Client waived privilege by contesting what her instructions were

Divorce: Wife invited husband into consultation room

A client arguing that her former solicitors did not follow her instructions in drawing up a divorce petition waived privilege in doing so, a High Court judge has ruled.

Mr Justice Cohen said the wife had “invited” her husband into the notional meeting room where she met with her solicitors.

In AG v VD [2020] EWHC 1847 (Fam), the wife is seeking financial remedy orders, and an issue in dispute is whether the marriage came to an end in 2014, as the husband contends, or 2017, as per the wife.

However, her divorce petition, which was filed in March 2017, said they had been separated for two years and the wife was now arguing that it did not reflect her instructions.

The wife, who was born in Russia, told the court that, in early 2017, she instructed Legal Case Management Ltd – which she said she did not realise at the time was a “para-law firm” and not a firm of solicitors – to issue divorce proceedings. It retained London firm Sterling Lawyers to issue the petition.

She said she signed the petition, “which was in English and just put in front of me”, but at no time was it translated into Russian so she could check it – she said that though she understood spoken English, she was not a confident speaker or reader. Her husband disputes this.

The husband sought an order that the wife produce the files of Legal Case Management and Sterling Lawyers.

He submitted that the wife had waived privilege in her statements to the court, and when answering a questionnaire about when she first instructed lawyers for the divorce.

Cohen J said the question was whether the wife was simply making a passing reference to an erroneous document or was “opening the door of the notional consulting room in which she and her advisors were meeting and explaining and relying upon what would otherwise be a privileged process”.

He found that she had “invited H into the consultation room”.

Expressly challenging what her lawyers had quoted her instructions to be was “a radical change of direction in her case which goes to its substance”.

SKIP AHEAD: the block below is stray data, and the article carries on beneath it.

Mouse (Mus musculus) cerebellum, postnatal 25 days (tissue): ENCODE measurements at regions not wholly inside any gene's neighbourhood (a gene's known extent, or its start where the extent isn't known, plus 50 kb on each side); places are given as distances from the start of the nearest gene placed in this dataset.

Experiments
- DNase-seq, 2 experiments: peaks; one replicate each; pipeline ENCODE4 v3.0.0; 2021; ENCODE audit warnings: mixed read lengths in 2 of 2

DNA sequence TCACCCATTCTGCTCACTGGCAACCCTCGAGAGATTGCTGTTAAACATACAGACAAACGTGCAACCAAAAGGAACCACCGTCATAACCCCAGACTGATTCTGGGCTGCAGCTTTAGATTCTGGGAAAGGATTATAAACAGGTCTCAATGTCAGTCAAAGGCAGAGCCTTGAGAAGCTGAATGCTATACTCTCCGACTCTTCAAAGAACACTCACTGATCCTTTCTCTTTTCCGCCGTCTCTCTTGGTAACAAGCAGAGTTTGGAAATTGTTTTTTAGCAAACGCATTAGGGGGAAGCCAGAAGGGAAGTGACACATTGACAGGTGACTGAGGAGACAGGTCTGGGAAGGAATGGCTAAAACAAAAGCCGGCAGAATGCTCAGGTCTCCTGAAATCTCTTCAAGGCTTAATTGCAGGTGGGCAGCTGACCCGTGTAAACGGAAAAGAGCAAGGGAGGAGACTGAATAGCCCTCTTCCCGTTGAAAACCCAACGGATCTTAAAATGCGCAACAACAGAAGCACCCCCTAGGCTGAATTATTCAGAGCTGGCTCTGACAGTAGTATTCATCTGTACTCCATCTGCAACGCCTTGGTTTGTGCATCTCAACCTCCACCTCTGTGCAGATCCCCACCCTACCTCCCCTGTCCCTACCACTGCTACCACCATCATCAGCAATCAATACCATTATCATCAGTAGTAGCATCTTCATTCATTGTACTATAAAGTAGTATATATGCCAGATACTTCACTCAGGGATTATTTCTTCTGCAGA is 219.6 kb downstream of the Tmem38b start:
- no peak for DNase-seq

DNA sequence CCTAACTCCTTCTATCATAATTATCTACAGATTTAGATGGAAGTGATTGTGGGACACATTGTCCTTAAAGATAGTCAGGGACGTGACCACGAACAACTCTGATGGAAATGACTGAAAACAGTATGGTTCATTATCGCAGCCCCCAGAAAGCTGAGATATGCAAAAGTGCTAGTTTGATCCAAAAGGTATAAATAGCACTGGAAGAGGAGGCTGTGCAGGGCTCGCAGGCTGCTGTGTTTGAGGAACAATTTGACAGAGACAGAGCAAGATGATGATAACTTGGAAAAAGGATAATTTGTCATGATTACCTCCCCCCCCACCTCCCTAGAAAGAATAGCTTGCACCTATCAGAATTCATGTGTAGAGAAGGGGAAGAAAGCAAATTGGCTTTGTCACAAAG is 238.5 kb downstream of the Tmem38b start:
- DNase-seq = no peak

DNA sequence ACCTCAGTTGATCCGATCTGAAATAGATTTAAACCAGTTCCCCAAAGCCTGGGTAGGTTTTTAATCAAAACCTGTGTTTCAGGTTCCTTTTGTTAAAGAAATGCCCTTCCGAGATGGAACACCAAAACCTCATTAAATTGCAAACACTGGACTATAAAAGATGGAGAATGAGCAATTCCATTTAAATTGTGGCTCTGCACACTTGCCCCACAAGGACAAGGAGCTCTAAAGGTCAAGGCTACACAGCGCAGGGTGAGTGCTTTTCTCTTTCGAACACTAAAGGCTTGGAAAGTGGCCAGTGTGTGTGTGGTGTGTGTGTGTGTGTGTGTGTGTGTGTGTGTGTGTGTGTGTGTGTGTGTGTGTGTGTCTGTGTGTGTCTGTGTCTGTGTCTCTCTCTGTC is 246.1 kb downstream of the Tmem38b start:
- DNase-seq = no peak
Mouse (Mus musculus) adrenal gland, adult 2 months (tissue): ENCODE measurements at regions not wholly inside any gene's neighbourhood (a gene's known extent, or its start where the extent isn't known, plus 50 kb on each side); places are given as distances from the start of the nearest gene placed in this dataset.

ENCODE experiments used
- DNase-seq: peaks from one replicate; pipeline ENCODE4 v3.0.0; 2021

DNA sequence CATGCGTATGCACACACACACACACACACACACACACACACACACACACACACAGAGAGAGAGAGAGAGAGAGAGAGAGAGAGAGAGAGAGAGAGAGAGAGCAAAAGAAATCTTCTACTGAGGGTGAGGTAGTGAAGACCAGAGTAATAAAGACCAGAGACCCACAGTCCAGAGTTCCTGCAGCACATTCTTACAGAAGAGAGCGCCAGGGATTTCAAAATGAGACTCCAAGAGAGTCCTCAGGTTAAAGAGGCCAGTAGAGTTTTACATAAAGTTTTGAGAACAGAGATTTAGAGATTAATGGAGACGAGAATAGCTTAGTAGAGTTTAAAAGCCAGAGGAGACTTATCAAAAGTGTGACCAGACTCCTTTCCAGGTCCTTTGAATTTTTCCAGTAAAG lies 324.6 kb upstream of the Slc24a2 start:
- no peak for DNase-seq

Cohen J said: “It would not be fair for H to be put in the position where he could not challenge this statement by reference to what are likely to be contemporaneous notes, emails or other communications.”

The fact that the wife did not specify a particular conversation or refer to advice she was given in her statements was “neither here nor there”, the judge continued.

“What is relevant is that she has opened up the question of what she told her advisors. She puts it squarely in issue and is relying upon what she says she told her agents.

“It makes no difference in principle whether the communications in question are from solicitors to client, whether in the nature of advice or otherwise, or from client to solicitors by way of instruction.”

The waiver was to be found in her witness statements rather than the questionnaire, he added.

However, the judge said the husband’s request to see the whole of the files went too far and should be limited to material about her instructions on when the parties separated and when marital relations ceased, including the language they were given in, and about when the draft petition was sent to her or any communication with her about its contents.

Cohen J said a QC should be selected to sift the material and remove references to anything else.

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